Other Minds

The problem of Other Minds is a truephilosophical enigma. It is apt to strike children with no philosophical
education whatsoever, yet remains intractable to many academics. Broadly
speaking, the problem can be divided into three questions. Firstly, how do

I come to believe that there are minds in the world other than my own?

Secondly, how can I justify my belief that there are minds in the world
other than my own? Thirdly, what can I state about the mental states of
minds other than my own?. The question we are dealing with here falls
largely into the third category, although of course issues relating to the
other two will also be involved.

Firstly, it is imperative to assert that, in looking for ‘knowledge’, we
are not aiming for logical certainties - we are not aiming to show that
any propositions about other minds can be demonstrated with absolute
certainty equivalent to that of mathematical truths. Philosophy ever
since Descartes has tended to be defined by scepticism: either it aims to
produce sceptical theories or it aims to refute them. And sceptics tend
towards extremity in their doubts. It must be stated here and now that
there are not, and never can be, any theories that prove demonstratively
that other minds exist, or that I know others’ mental states. This is not
what should be aimed at in attempting to solve the problem. As Austin puts
it "To suppose that the question ‘How do I know that Tom is angry?’ is
meant to mean ‘How do I introspect Tom’s feelings?’ is simply barking up
the wrong gum-tree."

Most philosophers agree that their theories only bestow a greater or
lesser amount of probability onto statements about other minds (although
there are exceptions, e.g. Peter Strawson’s attempt to argue
transcendentally for the existence of other minds through our own
self-consciousness). There have been a number of different attempts to do
this. J.S. Mill, who produced the first known formulation of the Other

Minds problem, used the so-called ‘Argument from Analogy’ both to explain
how we come to believe in other minds and to justify this belief. Briefly,
the argument holds that I am directly aware of mental states in myself,
and I am aware of the behaviour of mine that results from and is caused by
these mental states. As I can observe similar physical behaviour in
others, I draw the analogy that it is caused by the same (or at least
similar) mental states to my own. As in all arguments from analogy, I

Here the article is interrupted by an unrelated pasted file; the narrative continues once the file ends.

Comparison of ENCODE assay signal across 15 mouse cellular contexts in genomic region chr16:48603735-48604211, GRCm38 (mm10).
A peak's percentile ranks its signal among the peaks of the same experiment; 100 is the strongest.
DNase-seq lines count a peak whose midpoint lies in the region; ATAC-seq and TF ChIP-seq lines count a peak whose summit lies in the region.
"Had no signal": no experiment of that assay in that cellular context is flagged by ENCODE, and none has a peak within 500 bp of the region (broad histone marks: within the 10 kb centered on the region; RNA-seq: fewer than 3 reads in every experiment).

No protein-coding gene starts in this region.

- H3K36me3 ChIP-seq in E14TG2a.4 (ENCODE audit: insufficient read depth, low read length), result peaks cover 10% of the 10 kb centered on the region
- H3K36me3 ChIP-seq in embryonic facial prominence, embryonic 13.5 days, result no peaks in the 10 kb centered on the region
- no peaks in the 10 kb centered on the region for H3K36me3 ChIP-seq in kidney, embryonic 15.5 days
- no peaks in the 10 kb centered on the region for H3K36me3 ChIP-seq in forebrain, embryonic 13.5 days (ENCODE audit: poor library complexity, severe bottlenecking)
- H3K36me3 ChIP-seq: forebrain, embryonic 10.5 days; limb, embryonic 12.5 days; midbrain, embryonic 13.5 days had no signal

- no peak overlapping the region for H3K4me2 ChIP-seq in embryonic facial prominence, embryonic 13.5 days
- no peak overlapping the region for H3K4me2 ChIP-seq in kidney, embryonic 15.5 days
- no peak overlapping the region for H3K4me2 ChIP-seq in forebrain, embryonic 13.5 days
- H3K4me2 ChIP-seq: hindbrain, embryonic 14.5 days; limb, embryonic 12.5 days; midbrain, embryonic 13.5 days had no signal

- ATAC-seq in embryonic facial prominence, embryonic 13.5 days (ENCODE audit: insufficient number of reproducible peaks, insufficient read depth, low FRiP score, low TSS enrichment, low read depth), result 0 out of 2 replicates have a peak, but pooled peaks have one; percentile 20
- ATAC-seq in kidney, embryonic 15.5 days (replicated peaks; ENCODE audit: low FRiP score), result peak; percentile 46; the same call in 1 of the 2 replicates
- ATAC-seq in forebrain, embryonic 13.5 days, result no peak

assume that because x is similar to y in some respects, it will be similar
in others. So as I know how I behave if I am feeling, say, angry, I assume
in someone else’s case that his behaviour is an indication of the mental
state I call ‘anger’. My opinion in this respect is aided by the fact that
most humans’ behaviour when they claim to be angry is broadly similar.

The argument from analogy, also employed by Bertrand Russell in a slightly
simplified form, is subject to a devastating criticism. Unlike most
analogies, in the case of other minds, there is no conceivable way of
verifying the conclusion we make. We have no way of discovering whether
someone else is angry or not, and our position means that this is a
necessary disadvantage. The only way to have someone else’s experiences
would to become that person, and in doing that, I would no longer be
myself and I would no longer be having someone else’s experiences. Thus it
is impossible to conceive of any set of experimental circumstances under
which I would be able to ascertain whether or not the human who is
expressing anger-behaviour really is angry or not. And as Norman Malcolm
has pointed out, as there are no conceivable criteria I could use to
determine whether someone is angry or not, simply claiming that they are
angry is a meaningless statement.

Many philosophers, perceiving this fatal flaw in the argument from
analogy, have attempted to produce theories on other minds that are not
based on analogy. Malcolm himself held that the problem lies in the belief
that in looking for evidence of other minds, we need to start off from our
own case and then look for evidence that other cases resemble my own in
other humans. He claimed, characteristically following Wittgenstein, that
statements about mental states in others have no ‘special’ status but
rather that they are ‘primitive, natural expressions’ of the state in
question. In other words, 'my leg hurts' is equivalent to non-verbal
behavioural expressions of having a painful leg such as crying, limping,
or holding my leg. The statements are not propositions as such, and so
have no ‘truth-value’.